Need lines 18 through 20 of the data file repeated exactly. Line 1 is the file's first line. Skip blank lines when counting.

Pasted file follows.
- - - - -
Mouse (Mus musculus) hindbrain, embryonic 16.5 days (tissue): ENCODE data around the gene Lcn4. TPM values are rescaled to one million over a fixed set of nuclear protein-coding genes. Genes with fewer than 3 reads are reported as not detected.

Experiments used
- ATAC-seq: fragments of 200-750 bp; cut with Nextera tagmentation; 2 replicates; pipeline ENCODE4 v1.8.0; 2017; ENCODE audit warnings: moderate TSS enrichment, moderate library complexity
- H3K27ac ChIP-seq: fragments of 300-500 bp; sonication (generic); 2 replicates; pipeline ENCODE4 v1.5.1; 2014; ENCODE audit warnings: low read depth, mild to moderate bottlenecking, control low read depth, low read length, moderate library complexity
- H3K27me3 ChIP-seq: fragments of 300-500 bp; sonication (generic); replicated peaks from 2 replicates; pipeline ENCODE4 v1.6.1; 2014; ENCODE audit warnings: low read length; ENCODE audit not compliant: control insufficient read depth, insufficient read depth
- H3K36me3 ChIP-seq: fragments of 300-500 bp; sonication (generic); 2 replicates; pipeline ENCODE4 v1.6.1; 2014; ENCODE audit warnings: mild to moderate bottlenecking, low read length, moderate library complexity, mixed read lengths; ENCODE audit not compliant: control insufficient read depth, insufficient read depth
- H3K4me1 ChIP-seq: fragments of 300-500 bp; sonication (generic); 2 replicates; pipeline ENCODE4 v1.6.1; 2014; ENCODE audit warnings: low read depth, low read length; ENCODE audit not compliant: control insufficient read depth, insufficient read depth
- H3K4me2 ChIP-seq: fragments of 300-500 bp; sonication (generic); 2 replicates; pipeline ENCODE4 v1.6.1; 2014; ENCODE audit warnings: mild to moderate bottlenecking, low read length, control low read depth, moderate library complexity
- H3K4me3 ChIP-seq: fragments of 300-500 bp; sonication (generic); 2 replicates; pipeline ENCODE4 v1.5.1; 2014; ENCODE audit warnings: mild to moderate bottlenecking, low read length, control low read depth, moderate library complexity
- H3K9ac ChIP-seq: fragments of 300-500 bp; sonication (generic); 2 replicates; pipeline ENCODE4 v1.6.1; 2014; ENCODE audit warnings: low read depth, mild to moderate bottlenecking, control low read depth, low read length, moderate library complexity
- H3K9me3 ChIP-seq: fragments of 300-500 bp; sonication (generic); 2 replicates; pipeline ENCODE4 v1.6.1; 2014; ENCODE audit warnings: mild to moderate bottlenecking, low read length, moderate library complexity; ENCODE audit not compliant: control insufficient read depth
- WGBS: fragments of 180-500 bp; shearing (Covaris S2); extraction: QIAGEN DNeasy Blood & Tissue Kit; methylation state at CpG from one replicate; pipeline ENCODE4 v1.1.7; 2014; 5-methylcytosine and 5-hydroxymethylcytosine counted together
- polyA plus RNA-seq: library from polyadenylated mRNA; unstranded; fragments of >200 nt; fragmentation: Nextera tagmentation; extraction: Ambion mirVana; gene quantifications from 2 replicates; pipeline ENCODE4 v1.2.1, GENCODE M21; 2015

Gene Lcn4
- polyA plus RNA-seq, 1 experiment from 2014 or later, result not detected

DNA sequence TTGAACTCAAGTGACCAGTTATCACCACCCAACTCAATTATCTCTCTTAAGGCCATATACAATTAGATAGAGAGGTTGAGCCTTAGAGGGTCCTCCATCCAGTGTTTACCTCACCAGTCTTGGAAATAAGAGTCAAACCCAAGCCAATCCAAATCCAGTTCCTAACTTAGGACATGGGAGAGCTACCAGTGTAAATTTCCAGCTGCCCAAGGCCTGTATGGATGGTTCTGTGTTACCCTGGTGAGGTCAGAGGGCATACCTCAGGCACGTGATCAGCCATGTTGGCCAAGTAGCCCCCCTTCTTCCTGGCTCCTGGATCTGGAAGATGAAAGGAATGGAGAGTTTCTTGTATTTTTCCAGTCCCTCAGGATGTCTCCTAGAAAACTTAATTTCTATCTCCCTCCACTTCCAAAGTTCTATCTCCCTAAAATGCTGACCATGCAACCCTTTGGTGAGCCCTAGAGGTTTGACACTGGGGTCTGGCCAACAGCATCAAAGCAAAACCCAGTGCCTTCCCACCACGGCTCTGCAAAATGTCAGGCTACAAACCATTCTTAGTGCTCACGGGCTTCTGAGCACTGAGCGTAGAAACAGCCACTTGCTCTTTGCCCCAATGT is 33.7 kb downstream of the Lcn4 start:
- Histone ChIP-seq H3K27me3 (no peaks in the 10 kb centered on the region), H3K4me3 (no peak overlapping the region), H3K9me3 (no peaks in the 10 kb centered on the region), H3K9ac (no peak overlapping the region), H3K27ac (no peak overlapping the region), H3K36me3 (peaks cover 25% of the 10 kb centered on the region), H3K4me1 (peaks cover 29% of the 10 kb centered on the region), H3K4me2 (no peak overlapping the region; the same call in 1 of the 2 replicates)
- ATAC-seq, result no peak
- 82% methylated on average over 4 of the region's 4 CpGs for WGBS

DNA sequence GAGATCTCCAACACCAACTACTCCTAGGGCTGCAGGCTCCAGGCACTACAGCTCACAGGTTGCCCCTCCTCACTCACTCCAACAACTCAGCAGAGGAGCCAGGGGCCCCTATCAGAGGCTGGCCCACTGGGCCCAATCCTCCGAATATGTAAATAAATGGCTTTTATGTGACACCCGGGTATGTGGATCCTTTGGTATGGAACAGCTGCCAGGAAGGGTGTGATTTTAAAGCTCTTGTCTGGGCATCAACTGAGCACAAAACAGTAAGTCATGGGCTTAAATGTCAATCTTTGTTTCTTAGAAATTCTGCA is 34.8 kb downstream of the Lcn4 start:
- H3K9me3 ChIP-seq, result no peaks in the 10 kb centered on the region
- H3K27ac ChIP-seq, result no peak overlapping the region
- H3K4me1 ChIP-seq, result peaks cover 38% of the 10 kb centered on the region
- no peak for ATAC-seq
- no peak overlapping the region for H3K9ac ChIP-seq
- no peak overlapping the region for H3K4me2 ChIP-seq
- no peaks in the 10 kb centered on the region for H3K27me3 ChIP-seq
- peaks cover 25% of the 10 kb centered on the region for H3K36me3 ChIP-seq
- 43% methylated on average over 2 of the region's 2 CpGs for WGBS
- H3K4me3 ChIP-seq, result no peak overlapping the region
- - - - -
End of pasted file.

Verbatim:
- ATAC-seq, result no peak
- 82% methylated on average over 4 of the region's 4 CpGs for WGBS

DNA sequence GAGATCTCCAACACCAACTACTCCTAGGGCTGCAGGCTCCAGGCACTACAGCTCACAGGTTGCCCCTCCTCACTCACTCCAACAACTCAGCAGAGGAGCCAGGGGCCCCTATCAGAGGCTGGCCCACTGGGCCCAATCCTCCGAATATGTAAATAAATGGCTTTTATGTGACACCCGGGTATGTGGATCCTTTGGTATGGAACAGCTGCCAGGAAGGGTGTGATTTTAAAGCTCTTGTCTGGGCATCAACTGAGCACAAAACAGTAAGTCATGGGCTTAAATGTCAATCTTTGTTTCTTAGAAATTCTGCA is 34.8 kb downstream of the Lcn4 start: